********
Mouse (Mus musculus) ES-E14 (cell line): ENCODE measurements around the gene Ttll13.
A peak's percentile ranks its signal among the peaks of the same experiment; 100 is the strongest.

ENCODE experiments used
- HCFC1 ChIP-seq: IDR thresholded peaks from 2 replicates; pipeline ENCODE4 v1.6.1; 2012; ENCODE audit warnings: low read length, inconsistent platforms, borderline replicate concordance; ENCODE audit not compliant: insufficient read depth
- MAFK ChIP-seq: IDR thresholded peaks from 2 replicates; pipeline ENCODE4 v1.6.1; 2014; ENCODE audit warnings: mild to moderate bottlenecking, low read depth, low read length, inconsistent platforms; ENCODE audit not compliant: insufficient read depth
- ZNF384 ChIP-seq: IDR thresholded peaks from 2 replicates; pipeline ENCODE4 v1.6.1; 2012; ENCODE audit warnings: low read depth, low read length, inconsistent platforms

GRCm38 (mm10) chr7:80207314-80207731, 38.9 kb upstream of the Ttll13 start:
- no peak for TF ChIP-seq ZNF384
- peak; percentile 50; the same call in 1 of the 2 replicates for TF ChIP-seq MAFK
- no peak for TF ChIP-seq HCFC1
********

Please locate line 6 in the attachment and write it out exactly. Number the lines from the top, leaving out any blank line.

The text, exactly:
- ZNF384 ChIP-seq: IDR thresholded peaks from 2 replicates; pipeline ENCODE4 v1.6.1; 2012; ENCODE audit warnings: low read depth, low read length, inconsistent platforms